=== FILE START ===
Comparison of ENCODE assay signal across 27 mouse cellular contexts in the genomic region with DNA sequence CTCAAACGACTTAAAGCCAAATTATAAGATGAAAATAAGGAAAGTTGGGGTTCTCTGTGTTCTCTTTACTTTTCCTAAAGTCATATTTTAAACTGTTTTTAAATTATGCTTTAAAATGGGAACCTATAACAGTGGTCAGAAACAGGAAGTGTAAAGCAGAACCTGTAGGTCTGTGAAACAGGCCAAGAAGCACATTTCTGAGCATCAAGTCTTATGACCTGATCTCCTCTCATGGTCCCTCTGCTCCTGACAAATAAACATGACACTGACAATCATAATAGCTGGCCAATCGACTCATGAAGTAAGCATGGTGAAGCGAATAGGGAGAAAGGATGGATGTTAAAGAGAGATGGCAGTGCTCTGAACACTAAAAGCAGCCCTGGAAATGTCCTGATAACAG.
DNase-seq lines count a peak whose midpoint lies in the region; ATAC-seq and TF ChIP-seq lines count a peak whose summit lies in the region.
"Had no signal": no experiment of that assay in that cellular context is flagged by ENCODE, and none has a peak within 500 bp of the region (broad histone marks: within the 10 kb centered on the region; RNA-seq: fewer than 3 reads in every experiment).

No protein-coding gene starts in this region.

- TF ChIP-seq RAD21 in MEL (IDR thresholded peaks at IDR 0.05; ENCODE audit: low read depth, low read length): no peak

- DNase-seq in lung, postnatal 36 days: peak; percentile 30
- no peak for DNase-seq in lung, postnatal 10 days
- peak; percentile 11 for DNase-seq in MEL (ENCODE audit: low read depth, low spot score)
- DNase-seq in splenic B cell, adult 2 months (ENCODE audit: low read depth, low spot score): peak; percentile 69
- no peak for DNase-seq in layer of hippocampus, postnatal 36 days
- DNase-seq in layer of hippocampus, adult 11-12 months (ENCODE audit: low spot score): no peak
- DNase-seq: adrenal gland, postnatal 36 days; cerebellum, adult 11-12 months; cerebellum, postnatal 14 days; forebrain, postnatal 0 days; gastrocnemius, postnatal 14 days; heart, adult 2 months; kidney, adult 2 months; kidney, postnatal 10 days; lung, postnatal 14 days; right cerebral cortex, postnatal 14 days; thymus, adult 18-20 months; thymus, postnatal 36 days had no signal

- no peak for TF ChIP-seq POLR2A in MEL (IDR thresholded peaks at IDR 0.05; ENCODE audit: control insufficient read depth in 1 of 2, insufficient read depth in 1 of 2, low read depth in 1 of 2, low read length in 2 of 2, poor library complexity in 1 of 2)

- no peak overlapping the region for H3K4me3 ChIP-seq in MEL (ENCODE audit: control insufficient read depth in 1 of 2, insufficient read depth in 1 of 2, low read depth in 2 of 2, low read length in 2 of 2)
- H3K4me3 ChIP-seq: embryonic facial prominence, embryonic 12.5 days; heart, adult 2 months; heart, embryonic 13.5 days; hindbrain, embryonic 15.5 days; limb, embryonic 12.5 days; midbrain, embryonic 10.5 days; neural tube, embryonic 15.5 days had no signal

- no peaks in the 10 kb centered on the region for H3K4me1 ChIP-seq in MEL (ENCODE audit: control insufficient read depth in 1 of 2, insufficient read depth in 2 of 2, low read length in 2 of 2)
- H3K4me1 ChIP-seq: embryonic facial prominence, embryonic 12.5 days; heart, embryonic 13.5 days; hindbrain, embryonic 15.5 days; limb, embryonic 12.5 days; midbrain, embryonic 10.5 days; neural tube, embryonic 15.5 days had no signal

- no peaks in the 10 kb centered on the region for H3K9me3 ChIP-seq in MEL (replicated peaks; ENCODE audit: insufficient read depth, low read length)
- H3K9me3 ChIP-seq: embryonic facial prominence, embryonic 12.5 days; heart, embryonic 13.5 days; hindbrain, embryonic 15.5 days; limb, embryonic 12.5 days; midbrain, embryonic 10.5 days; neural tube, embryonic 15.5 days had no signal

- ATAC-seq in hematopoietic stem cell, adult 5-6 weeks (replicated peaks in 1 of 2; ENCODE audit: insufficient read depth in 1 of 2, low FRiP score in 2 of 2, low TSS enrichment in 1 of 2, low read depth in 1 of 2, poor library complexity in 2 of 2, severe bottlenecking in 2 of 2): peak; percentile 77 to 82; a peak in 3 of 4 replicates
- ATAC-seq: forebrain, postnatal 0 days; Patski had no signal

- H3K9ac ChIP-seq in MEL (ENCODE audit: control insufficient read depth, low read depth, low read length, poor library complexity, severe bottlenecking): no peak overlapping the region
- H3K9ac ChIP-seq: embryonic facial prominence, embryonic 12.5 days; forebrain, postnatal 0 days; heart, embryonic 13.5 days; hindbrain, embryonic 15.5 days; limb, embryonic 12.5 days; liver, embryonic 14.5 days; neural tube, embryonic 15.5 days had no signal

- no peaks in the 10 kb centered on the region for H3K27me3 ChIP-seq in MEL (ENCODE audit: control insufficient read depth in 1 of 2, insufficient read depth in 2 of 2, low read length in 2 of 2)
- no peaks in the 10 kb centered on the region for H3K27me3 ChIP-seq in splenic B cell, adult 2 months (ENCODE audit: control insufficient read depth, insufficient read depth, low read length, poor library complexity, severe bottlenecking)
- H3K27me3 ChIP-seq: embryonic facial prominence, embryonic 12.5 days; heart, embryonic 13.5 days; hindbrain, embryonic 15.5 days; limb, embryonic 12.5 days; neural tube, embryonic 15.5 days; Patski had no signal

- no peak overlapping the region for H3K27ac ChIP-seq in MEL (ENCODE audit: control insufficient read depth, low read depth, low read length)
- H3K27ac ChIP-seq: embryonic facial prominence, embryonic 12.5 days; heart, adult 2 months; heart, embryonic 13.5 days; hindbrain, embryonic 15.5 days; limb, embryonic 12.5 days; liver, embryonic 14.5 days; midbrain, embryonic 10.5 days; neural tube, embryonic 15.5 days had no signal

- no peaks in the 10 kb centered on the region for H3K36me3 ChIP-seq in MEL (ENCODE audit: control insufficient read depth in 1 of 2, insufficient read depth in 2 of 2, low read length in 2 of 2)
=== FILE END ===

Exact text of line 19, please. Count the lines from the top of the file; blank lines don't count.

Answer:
- H3K9me3 ChIP-seq: embryonic facial prominence, embryonic 12.5 days; heart, embryonic 13.5 days; hindbrain, embryonic 15.5 days; limb, embryonic 12.5 days; midbrain, embryonic 10.5 days; neural tube, embryonic 15.5 days had no signal